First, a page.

Here are the slides from the presentation. And the video is below:
December 27, 2011
In addition to having a great year traveling and presenting, I had additional accomplishments:
- Appointed as the Co-director for Biomedical Research Informatics for the Clinical and Translational Science Collaborative, an NIH funded program through the Case Medical School
- Joined the Editorial Board of Tech Now Briefs of the American Association of Medical Colleges
- Invited to contribute to a theme issue on social media for Frontiers from the American College of Healthcare Executives
- Became a featured blogger for HealthWorks Collective
- Appointed as a reviewer for HIMSS 2012 abstracts – a new role for me
- Authored chapter on eResearch to a book on medical informatics to be ePublished in 2012
- Celebrated 30 years as an employee at Cleveland Clinic
- Leading a project to develop a clinical data warehouse for research
- Approaching 1000 connections on LinkedIn (969)
- 2881 followers on Twitter
- Klout score hovering around 42
- Invited to be on the advisory board of a health related startup
October 7, 2011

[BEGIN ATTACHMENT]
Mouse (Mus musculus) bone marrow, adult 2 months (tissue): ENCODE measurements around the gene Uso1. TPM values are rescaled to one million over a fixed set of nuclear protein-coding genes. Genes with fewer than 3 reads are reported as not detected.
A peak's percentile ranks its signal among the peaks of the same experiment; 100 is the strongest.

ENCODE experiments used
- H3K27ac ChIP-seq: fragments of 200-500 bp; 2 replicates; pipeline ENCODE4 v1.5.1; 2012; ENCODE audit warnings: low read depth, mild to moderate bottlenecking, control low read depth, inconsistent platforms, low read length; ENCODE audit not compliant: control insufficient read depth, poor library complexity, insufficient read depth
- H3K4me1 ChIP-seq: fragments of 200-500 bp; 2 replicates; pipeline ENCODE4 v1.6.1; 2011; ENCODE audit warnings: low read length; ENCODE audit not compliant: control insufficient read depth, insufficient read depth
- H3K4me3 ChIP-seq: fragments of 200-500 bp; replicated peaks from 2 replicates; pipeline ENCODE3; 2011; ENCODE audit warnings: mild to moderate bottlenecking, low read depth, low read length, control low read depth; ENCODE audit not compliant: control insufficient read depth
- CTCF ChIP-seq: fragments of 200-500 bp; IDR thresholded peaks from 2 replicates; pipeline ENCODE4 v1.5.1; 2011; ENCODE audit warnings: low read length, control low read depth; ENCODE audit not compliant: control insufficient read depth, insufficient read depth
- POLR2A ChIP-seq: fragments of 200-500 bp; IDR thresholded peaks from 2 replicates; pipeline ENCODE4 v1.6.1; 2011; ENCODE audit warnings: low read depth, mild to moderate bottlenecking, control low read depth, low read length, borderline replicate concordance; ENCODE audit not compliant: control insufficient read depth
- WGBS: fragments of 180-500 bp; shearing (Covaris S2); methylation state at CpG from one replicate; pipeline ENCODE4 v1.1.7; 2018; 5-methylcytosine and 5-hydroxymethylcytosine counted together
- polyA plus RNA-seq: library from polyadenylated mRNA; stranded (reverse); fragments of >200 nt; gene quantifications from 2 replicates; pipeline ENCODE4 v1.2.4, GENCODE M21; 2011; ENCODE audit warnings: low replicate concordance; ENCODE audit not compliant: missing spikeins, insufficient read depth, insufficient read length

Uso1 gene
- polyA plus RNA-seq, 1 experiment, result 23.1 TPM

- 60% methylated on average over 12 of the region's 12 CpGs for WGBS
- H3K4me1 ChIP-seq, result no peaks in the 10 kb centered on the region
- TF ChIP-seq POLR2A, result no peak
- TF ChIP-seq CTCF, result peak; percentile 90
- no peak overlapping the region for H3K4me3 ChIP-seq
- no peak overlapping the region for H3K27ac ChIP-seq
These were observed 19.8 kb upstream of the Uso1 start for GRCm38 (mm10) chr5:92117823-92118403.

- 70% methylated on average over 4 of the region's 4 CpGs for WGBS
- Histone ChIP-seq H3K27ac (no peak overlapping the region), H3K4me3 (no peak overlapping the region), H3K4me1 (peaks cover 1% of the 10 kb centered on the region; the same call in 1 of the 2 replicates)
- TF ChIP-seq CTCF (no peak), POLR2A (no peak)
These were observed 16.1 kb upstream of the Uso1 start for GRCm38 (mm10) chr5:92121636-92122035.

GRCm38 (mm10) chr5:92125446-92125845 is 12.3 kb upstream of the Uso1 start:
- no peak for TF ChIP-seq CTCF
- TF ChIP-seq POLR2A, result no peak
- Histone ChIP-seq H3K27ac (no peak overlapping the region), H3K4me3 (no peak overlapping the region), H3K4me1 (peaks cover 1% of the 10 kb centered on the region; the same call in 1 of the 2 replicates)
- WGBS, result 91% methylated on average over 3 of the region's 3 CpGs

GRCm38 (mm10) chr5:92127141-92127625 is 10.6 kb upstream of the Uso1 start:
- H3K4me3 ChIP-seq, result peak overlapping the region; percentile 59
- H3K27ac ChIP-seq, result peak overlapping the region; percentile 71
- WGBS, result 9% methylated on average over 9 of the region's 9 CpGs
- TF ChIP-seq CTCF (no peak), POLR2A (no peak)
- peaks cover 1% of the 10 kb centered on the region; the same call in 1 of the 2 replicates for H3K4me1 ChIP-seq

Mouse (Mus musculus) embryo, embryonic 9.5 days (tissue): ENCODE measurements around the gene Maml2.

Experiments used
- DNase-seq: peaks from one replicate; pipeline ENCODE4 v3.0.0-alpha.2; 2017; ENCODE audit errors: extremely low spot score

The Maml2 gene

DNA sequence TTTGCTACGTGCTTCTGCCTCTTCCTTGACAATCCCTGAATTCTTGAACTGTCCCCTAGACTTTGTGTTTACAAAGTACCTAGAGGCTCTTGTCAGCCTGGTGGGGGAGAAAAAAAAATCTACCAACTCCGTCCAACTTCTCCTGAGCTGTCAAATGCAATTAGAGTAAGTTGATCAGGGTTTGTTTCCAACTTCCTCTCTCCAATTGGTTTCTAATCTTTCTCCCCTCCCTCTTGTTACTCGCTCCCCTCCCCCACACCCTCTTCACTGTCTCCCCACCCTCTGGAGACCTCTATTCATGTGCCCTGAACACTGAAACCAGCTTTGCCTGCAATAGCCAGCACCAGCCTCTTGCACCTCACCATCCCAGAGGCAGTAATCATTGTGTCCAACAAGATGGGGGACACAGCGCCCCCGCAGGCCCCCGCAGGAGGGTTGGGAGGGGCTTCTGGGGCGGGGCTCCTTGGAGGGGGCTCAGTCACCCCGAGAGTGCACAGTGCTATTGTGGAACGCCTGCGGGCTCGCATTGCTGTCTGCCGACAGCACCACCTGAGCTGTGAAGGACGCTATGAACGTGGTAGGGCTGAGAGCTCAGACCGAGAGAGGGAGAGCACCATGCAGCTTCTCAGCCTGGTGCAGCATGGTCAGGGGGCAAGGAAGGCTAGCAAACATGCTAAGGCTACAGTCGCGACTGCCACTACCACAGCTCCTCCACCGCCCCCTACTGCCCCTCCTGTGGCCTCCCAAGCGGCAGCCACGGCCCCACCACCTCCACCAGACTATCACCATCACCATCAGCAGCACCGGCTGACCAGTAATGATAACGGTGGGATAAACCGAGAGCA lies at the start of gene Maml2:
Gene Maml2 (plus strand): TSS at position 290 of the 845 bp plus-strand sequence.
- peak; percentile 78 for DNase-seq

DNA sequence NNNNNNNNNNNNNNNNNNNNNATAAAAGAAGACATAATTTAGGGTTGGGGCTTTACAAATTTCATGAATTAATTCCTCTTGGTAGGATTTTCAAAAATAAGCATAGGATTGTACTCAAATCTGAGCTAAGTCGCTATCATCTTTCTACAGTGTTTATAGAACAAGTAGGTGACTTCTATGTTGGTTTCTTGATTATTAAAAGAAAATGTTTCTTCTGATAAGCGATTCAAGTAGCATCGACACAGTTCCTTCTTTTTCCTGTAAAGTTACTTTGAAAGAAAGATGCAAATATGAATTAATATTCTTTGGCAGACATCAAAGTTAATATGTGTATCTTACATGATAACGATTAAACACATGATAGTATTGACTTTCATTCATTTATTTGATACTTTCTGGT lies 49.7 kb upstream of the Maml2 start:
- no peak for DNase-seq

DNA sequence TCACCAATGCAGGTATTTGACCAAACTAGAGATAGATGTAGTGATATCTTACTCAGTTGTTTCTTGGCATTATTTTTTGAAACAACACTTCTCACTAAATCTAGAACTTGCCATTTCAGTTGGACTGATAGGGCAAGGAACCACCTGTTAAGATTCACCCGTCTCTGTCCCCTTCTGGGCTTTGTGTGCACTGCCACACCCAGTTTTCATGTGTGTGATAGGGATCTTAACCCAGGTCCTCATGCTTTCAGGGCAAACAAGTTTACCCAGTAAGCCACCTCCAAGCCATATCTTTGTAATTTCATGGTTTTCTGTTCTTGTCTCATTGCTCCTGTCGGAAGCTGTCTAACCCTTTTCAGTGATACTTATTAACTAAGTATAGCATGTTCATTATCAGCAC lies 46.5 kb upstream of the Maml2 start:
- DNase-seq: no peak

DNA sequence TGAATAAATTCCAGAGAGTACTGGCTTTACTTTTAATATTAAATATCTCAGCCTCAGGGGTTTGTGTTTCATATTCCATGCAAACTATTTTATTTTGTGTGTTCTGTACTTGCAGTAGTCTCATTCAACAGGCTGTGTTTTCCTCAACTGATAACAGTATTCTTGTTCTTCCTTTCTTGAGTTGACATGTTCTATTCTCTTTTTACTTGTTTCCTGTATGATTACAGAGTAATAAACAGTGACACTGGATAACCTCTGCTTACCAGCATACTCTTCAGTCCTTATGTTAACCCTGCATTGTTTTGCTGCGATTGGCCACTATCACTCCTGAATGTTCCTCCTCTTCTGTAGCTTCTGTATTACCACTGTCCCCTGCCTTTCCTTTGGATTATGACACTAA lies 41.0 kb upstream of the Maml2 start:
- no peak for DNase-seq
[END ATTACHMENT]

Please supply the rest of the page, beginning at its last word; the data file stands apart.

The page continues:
In an excellent presentation on the Health Barometer, international survey results, exploreing “how social interaction and technology can spread good health. One of the findings is that the Activitist in online health who use the internet for health information at least weekly, are predominantly 18-30 year olds. This is consistent with other observations, such as, the Forrester Research Case study: Radboud Hospital Supports Young Cancer Patients With An Online Community. Also, the experience of Crohnology.com, founded by a young Crohn’s survivor who wanted to share his experience with others.
Here is the slide deck:Share this:
September 6, 2011
A groundbreaking article in the New England Journal of Medicine, Electronic Health Records and Quality of Diabetes Care, by my colleagues in Cleveland, demonstrates several points:
- Healthcare quality can be effectively measured using EHR data
- Quality of diabetes care can be improved through the use of EHRs